Social Stratification and Socioeconomic Inequality - Vol. 2

Social Stratification and Socioeconomic Inequality - Vol. 2

Social Stratification and Socioeconomic Inequality - Vol. 2

Social Stratification and Socioeconomic Inequality - Vol. 2

Synopsis

This is the second volume of a two volume work on biosocial approaches to social stratification and human inequality. The volume considers linkages between gender and stratification; between neurohormonal variables and status; and between health, reproduction, and social status. The contributors explore topics that environmentalists shun, and discuss how the effect of biological variables on social stratification may have evolutionary consequences.

Excerpt

In this second of two volumes on biosocial approaches to the study of social stratification and human inequality, contributors explore many topics that environmentalists shun. The topics include how a number of biological variables relate to social stratification and how these relationships may have evolutionary consequences.

The ability to look at the interplay among biological and social variables and how they may impact social stratification adds depth to a flat environmentalist landscape. A biosocial approach also injects a dynamic flux to social stratification by opening the door to the reproductive consequences of unequal access to resources. Finally, a biosocial approach encourages comparisons of different forms of social stratification, not only across cultures but even across species.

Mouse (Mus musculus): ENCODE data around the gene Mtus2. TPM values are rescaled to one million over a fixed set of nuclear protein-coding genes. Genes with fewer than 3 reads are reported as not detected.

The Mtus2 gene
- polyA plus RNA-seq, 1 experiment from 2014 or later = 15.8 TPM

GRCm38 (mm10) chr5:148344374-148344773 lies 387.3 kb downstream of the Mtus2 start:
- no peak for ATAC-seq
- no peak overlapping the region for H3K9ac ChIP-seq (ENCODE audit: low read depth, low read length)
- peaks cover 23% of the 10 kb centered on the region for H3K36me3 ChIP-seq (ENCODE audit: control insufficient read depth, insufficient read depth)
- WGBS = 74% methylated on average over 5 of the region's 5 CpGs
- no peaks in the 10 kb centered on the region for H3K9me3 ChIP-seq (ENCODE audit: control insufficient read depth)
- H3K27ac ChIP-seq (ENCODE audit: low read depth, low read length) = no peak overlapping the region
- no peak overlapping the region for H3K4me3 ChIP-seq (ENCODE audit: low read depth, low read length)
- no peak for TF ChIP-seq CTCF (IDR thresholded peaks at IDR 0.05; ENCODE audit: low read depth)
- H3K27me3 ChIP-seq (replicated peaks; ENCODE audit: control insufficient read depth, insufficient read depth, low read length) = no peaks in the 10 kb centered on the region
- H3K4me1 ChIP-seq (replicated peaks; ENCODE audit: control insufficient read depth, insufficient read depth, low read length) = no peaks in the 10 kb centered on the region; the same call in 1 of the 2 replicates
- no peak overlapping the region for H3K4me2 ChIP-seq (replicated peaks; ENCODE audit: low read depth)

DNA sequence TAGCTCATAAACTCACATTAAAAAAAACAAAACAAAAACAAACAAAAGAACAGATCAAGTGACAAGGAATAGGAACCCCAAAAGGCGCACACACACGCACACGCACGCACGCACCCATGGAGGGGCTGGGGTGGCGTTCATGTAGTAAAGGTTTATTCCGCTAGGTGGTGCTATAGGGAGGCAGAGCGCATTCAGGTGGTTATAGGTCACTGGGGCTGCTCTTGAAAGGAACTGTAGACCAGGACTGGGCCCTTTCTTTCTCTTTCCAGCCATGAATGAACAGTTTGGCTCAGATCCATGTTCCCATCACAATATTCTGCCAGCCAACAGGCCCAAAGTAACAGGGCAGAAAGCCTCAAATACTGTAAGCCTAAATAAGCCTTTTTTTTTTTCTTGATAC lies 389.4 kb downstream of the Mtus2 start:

This second volume consists of ten chapters, which may be thought of as divided into three sections. The first section consists of two chapters that focus on linkages between gender and social stratification.

In Chapter 1, Michael Wiederman and Elizabeth Allgeier argue that one of the main criterion used by women throughout the world for selecting mates is a male's probability of being a "good provider." The authors reason that this female preference has been favored by natural selection. If the preference were entirely rational in its motivation, one would expect poorer women to be more concerned with "good provider" qualities than women who come from wealthy families. To the contrary, Wiederman and Allgeier show that these preferences are positively correlated with a woman's social status background. Once . . .

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